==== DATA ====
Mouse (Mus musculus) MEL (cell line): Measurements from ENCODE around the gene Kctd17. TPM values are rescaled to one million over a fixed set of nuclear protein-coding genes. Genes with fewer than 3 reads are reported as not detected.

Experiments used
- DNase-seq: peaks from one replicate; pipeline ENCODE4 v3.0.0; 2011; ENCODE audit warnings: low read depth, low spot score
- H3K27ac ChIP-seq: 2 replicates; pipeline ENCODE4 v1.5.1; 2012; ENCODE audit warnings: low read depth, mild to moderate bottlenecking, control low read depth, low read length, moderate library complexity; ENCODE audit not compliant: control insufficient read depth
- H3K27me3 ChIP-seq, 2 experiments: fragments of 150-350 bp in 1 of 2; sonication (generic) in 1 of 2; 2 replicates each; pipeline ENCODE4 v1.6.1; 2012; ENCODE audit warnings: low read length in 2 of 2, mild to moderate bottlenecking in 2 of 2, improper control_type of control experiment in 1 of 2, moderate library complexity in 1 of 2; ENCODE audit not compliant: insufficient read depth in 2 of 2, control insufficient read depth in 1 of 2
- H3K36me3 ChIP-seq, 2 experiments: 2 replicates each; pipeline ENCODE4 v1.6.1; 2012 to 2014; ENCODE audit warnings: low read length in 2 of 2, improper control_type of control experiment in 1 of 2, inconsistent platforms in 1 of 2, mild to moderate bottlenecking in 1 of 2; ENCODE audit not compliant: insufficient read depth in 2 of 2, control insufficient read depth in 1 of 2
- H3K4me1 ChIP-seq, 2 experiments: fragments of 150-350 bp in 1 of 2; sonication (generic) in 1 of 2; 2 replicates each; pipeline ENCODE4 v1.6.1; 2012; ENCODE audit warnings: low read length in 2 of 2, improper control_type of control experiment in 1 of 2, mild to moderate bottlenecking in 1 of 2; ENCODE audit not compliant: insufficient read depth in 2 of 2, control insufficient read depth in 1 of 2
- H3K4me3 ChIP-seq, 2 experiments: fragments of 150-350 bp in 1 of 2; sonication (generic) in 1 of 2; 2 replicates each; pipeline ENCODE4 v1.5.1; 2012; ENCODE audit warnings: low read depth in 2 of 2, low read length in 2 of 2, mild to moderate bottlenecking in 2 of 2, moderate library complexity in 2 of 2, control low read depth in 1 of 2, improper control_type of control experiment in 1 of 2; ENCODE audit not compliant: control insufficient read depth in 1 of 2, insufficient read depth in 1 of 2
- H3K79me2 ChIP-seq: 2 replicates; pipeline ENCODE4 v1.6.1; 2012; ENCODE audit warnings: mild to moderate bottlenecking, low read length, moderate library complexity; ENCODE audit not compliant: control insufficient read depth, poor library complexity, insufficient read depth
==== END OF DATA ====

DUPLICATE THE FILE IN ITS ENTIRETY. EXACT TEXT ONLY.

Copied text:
Mouse (Mus musculus) MEL (cell line): Measurements from ENCODE around the gene Kctd17. TPM values are rescaled to one million over a fixed set of nuclear protein-coding genes. Genes with fewer than 3 reads are reported as not detected.

Experiments used
- DNase-seq: peaks from one replicate; pipeline ENCODE4 v3.0.0; 2011; ENCODE audit warnings: low read depth, low spot score
- H3K27ac ChIP-seq: 2 replicates; pipeline ENCODE4 v1.5.1; 2012; ENCODE audit warnings: low read depth, mild to moderate bottlenecking, control low read depth, low read length, moderate library complexity; ENCODE audit not compliant: control insufficient read depth
- H3K27me3 ChIP-seq, 2 experiments: fragments of 150-350 bp in 1 of 2; sonication (generic) in 1 of 2; 2 replicates each; pipeline ENCODE4 v1.6.1; 2012; ENCODE audit warnings: low read length in 2 of 2, mild to moderate bottlenecking in 2 of 2, improper control_type of control experiment in 1 of 2, moderate library complexity in 1 of 2; ENCODE audit not compliant: insufficient read depth in 2 of 2, control insufficient read depth in 1 of 2
- H3K36me3 ChIP-seq, 2 experiments: 2 replicates each; pipeline ENCODE4 v1.6.1; 2012 to 2014; ENCODE audit warnings: low read length in 2 of 2, improper control_type of control experiment in 1 of 2, inconsistent platforms in 1 of 2, mild to moderate bottlenecking in 1 of 2; ENCODE audit not compliant: insufficient read depth in 2 of 2, control insufficient read depth in 1 of 2
- H3K4me1 ChIP-seq, 2 experiments: fragments of 150-350 bp in 1 of 2; sonication (generic) in 1 of 2; 2 replicates each; pipeline ENCODE4 v1.6.1; 2012; ENCODE audit warnings: low read length in 2 of 2, improper control_type of control experiment in 1 of 2, mild to moderate bottlenecking in 1 of 2; ENCODE audit not compliant: insufficient read depth in 2 of 2, control insufficient read depth in 1 of 2
- H3K4me3 ChIP-seq, 2 experiments: fragments of 150-350 bp in 1 of 2; sonication (generic) in 1 of 2; 2 replicates each; pipeline ENCODE4 v1.5.1; 2012; ENCODE audit warnings: low read depth in 2 of 2, low read length in 2 of 2, mild to moderate bottlenecking in 2 of 2, moderate library complexity in 2 of 2, control low read depth in 1 of 2, improper control_type of control experiment in 1 of 2; ENCODE audit not compliant: control insufficient read depth in 1 of 2, insufficient read depth in 1 of 2
- H3K79me2 ChIP-seq: 2 replicates; pipeline ENCODE4 v1.6.1; 2012; ENCODE audit warnings: mild to moderate bottlenecking, low read length, moderate library complexity; ENCODE audit not compliant: control insufficient read depth, poor library complexity, insufficient read depth